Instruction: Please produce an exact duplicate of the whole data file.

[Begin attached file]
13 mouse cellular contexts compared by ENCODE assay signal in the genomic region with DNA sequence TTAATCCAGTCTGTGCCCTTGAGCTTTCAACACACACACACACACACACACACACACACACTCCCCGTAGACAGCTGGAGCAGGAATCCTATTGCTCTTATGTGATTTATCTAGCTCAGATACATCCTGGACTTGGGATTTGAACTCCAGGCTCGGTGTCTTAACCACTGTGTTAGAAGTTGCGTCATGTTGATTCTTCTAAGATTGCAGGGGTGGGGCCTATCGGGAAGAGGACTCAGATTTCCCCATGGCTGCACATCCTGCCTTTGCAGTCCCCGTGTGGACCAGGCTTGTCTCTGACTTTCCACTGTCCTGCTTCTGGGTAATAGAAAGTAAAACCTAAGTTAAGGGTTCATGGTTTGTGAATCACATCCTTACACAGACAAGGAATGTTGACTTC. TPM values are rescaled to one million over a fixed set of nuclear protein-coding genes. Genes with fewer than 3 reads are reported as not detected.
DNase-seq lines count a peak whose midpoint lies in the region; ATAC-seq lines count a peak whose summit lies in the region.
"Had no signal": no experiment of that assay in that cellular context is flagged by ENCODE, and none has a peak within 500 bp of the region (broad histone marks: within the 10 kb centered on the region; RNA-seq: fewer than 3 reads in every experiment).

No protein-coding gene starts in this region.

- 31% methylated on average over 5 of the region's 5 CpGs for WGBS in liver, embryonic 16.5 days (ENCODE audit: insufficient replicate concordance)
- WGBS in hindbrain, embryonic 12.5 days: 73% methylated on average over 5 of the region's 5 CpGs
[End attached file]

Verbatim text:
13 mouse cellular contexts compared by ENCODE assay signal in the genomic region with DNA sequence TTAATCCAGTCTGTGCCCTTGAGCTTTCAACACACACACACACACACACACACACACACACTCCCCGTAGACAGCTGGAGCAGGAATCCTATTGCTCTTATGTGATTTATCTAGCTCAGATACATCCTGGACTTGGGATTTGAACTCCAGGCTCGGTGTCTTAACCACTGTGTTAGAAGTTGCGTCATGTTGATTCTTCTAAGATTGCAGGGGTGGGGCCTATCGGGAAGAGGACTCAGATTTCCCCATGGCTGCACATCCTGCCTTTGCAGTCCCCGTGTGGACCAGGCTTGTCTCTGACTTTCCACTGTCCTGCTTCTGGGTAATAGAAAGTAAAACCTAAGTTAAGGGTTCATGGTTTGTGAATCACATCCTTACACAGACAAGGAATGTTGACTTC. TPM values are rescaled to one million over a fixed set of nuclear protein-coding genes. Genes with fewer than 3 reads are reported as not detected.
DNase-seq lines count a peak whose midpoint lies in the region; ATAC-seq lines count a peak whose summit lies in the region.
"Had no signal": no experiment of that assay in that cellular context is flagged by ENCODE, and none has a peak within 500 bp of the region (broad histone marks: within the 10 kb centered on the region; RNA-seq: fewer than 3 reads in every experiment).

No protein-coding gene starts in this region.

- 31% methylated on average over 5 of the region's 5 CpGs for WGBS in liver, embryonic 16.5 days (ENCODE audit: insufficient replicate concordance)
- WGBS in hindbrain, embryonic 12.5 days: 73% methylated on average over 5 of the region's 5 CpGs